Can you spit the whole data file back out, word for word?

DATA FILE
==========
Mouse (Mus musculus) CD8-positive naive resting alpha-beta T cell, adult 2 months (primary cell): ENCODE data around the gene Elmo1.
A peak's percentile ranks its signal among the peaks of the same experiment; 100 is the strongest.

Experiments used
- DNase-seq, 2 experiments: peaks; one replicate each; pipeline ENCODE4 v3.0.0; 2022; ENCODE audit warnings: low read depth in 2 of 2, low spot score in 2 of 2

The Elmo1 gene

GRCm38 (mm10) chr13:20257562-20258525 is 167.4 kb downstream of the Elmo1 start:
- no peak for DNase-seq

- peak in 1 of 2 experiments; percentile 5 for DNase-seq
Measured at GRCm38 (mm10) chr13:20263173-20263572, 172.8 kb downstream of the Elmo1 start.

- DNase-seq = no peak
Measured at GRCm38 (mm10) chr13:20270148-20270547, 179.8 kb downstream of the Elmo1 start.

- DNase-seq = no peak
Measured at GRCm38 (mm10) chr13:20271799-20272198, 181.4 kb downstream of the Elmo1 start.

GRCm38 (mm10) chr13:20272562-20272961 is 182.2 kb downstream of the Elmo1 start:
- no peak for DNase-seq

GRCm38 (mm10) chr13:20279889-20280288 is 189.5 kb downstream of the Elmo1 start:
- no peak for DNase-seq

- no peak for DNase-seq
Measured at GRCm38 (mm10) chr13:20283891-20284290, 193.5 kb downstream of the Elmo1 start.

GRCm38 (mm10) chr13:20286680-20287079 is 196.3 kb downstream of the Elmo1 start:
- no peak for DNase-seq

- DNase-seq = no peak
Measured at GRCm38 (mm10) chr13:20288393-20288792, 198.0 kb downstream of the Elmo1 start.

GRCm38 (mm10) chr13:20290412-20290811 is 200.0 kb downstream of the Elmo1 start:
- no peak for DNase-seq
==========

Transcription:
Mouse (Mus musculus) CD8-positive naive resting alpha-beta T cell, adult 2 months (primary cell): ENCODE data around the gene Elmo1.
A peak's percentile ranks its signal among the peaks of the same experiment; 100 is the strongest.

Experiments used
- DNase-seq, 2 experiments: peaks; one replicate each; pipeline ENCODE4 v3.0.0; 2022; ENCODE audit warnings: low read depth in 2 of 2, low spot score in 2 of 2

The Elmo1 gene

GRCm38 (mm10) chr13:20257562-20258525 is 167.4 kb downstream of the Elmo1 start:
- no peak for DNase-seq

- peak in 1 of 2 experiments; percentile 5 for DNase-seq
Measured at GRCm38 (mm10) chr13:20263173-20263572, 172.8 kb downstream of the Elmo1 start.

- DNase-seq = no peak
Measured at GRCm38 (mm10) chr13:20270148-20270547, 179.8 kb downstream of the Elmo1 start.

- DNase-seq = no peak
Measured at GRCm38 (mm10) chr13:20271799-20272198, 181.4 kb downstream of the Elmo1 start.

GRCm38 (mm10) chr13:20272562-20272961 is 182.2 kb downstream of the Elmo1 start:
- no peak for DNase-seq

GRCm38 (mm10) chr13:20279889-20280288 is 189.5 kb downstream of the Elmo1 start:
- no peak for DNase-seq

- no peak for DNase-seq
Measured at GRCm38 (mm10) chr13:20283891-20284290, 193.5 kb downstream of the Elmo1 start.

GRCm38 (mm10) chr13:20286680-20287079 is 196.3 kb downstream of the Elmo1 start:
- no peak for DNase-seq

- DNase-seq = no peak
Measured at GRCm38 (mm10) chr13:20288393-20288792, 198.0 kb downstream of the Elmo1 start.

GRCm38 (mm10) chr13:20290412-20290811 is 200.0 kb downstream of the Elmo1 start:
- no peak for DNase-seq